The B2B Revenue Executive Experience
The B2B Revenue Executive Experience

Episode · 4 years ago

Brian Burns on 5 Things That Make a Great Comp Plan

ABOUT THIS EPISODE

It’s the beginning of the year and companies are beginning to roll out new comp plans. For salespeople, especially ultra high performers, comp plans are one of the primary motivators for structuring out the year and harnessing focus.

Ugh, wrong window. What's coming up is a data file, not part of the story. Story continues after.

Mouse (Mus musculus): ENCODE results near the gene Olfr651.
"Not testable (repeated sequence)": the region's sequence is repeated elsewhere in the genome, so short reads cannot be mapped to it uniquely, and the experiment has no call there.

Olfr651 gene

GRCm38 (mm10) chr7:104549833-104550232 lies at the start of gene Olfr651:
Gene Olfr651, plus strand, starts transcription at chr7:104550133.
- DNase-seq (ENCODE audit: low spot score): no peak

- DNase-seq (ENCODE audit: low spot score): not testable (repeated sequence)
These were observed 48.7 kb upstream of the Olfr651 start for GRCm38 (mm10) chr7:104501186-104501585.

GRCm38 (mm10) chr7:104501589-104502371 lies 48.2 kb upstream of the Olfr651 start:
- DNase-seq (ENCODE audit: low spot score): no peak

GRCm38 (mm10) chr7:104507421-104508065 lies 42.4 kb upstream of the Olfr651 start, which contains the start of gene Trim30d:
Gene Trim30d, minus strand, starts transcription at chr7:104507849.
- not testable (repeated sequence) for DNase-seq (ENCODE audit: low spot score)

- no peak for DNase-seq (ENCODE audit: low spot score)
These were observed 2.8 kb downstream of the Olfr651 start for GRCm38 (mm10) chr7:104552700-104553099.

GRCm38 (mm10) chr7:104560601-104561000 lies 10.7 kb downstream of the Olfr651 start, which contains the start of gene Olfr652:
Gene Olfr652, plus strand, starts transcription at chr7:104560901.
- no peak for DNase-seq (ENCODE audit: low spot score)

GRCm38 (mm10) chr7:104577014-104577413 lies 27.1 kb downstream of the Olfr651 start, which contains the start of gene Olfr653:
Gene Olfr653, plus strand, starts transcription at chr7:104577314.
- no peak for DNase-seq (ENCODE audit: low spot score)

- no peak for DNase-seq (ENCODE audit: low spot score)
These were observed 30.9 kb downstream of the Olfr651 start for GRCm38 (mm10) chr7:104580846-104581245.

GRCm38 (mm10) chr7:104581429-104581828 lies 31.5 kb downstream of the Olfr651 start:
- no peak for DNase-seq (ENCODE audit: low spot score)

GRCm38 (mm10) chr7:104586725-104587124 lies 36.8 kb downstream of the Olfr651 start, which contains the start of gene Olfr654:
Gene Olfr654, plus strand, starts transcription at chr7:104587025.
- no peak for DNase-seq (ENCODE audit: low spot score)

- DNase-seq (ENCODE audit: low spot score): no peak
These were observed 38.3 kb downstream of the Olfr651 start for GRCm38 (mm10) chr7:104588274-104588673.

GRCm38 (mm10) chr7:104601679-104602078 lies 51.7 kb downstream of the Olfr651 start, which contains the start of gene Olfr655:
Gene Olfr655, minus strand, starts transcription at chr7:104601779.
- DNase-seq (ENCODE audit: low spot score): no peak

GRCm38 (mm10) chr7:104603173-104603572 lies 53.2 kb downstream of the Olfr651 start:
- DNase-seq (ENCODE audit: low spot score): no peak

We sat down with Brian Burns, host of The Brutal Truth About Sales & Selling to discuss five things to consider when evaluating your comp plan.